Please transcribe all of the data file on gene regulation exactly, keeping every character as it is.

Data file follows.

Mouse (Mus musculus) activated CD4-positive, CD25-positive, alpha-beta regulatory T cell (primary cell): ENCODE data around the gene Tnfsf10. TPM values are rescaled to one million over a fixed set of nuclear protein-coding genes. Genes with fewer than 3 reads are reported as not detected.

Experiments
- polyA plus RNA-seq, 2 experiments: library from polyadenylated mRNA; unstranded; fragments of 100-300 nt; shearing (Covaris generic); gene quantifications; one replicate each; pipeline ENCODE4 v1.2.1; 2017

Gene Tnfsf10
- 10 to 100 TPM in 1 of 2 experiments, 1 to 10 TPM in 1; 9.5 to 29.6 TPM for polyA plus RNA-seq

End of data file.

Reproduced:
Mouse (Mus musculus) activated CD4-positive, CD25-positive, alpha-beta regulatory T cell (primary cell): ENCODE data around the gene Tnfsf10. TPM values are rescaled to one million over a fixed set of nuclear protein-coding genes. Genes with fewer than 3 reads are reported as not detected.

Experiments
- polyA plus RNA-seq, 2 experiments: library from polyadenylated mRNA; unstranded; fragments of 100-300 nt; shearing (Covaris generic); gene quantifications; one replicate each; pipeline ENCODE4 v1.2.1; 2017

Gene Tnfsf10
- 10 to 100 TPM in 1 of 2 experiments, 1 to 10 TPM in 1; 9.5 to 29.6 TPM for polyA plus RNA-seq